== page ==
BJDVD

Necrobiosis lipoidica

Susannah Mc George1, Shernaz Walton2

1 Department of Dermatology, East Sussex Healthcare NHS Trust, UK
2 Department of Dermatology, Hull and East Yorkshire Hospitals NHS Trust and Hull York Medical School, Hull, UK

Address for correspondence: Dr Susannah George
Department of Dermatology,
Eastbourne District General Hospital, King’s Drive, Eastbourne,
East Sussex, BN21 2UD, UK
Tel: +44 (0)1323 417400 ext 3715
E-mail: susannah@susannahgeorge.net  

Br J Diabetes 2016;16:6-9
http://dx.doi.org/10.15277/bjdvd.2015.043

Abstract

Necrobiosis lipoidica and granuloma annulare are granulomatous skin conditions that have been traditionally associated with diabetes mellitus, although recently the strength of association has been questioned. In the first section of this two-part article, we describe the suggested aetiology, clinical features, histology and treatment of necrobiosis lipoidica. It is found in 0.3% of patients with diabetes, but has also been reported with other systemic conditions. Clinically it appears as a waxy, atrophic, yellowish plaque with overlying telangi-ectasia and a brown border. Although usually asymptomatic, it may be extremely painful, especially if ulcerated. Squamous cell carcinoma has occasionally been reported with longstanding lesions. Treatment is often difficult: numerous topical and systemic agents have been employed, but evidence is limited to small case series and individual case reports.

Key words: necrobiosis lipoidica, diabetes, skin, dermatology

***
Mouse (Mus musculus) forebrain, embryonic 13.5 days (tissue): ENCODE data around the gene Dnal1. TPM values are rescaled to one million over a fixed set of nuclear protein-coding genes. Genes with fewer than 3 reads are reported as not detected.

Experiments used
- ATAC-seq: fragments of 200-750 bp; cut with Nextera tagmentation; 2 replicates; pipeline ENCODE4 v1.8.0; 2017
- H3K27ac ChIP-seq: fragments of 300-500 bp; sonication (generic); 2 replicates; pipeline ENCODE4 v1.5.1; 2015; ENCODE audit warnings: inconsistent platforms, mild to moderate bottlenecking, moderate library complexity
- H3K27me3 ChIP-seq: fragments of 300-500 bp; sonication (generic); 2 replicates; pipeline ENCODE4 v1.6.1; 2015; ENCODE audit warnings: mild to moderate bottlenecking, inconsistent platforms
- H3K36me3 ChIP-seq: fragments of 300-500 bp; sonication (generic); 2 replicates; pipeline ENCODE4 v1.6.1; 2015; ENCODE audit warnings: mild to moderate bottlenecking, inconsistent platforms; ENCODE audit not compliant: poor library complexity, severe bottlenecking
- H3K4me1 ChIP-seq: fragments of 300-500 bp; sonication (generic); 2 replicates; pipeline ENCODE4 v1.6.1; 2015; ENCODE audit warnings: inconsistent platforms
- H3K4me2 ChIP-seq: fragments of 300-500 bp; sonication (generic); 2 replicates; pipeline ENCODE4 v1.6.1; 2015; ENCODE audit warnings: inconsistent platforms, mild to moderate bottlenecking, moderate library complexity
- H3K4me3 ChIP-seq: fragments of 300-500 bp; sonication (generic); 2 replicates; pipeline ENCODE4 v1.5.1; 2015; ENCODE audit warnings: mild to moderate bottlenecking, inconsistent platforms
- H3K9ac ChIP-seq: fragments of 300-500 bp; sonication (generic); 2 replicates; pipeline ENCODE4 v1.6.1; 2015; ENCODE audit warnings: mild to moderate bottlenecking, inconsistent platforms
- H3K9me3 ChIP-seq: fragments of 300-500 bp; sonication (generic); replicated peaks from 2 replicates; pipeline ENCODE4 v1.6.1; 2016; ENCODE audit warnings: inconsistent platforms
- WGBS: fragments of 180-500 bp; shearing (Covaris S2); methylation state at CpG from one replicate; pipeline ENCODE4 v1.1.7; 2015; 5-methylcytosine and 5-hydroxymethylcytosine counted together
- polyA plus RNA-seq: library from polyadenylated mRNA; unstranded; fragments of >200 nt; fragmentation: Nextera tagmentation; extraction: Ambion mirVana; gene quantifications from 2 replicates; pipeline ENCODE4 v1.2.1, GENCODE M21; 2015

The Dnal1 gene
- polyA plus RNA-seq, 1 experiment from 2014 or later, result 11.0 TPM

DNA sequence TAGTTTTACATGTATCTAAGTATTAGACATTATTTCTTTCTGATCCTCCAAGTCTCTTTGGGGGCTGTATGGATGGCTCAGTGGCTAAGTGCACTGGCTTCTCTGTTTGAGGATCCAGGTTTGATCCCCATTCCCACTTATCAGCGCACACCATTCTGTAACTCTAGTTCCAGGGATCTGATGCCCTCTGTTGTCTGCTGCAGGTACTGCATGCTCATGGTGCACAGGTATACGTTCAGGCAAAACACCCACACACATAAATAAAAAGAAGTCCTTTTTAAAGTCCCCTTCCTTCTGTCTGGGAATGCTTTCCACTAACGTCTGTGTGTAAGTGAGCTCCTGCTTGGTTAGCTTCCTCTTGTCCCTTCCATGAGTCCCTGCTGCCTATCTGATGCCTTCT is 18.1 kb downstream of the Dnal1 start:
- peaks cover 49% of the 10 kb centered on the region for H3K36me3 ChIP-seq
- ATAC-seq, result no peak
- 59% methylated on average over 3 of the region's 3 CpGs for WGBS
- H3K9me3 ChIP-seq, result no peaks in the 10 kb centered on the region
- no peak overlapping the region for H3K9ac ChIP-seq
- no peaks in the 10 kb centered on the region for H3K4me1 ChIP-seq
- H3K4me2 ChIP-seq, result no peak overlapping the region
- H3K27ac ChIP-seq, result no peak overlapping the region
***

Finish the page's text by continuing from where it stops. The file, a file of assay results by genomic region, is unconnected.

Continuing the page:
Introduction

Necrobiosis lipoidica (NL) and granuloma annulare (GA) are histologically similar granulomatous skin conditions.1 Early reports suggested that NL may be a variant of GA, and it was not until the mid 20th century that recognition of subtle microscopic differences permitted classification as different conditions.2 Historically, they have been considered to be closely associated with diabetes mellitus; more recently the strength of the association has been questioned.3-5

Aetiology

While the similar histological appearances of GA and NL could potentially suggest the same predisposing factors, their clinical appearance is usually quite different and there are only a small number of case reports of the coexistence of the two conditions.1,2 Furthermore, Crosby et al argue that the subtle pathological, biochemical and immunological differences between the two conditions suggest different aetiologies.2

The aetiologies of NL and GA are unknown, although many theories have been proposed. The leading theory advocates that NL is a manifestation of microangiopathy resulting from glycoprotein deposition in blood vessel walls.6,7 Similar vascular changes involving glycoprotein deposition occur in diabetic microangiopathy of other organs, such as the eye and kidney, yet other microvascular complications of diabetes are relatively frequent and there is no evidence to suggest a shared aetiology with NL. Hypoxia has been suggested to play a role in the pathogenesis, however evidence for this is conflicting.7 Other possibilities include antibody-mediated vasculitis, collagen abnormalities, platelet aggregation, trauma, inflammatory and metabolic changes or a tumour necrosis factor mediated process.6,8 The finding of Glut 1 (human erythrocyte glucose transporter) expression in areas of sclerotic collagen suggest a possible role for abnormal glucose transport by fibroblasts.1

Association with diabetes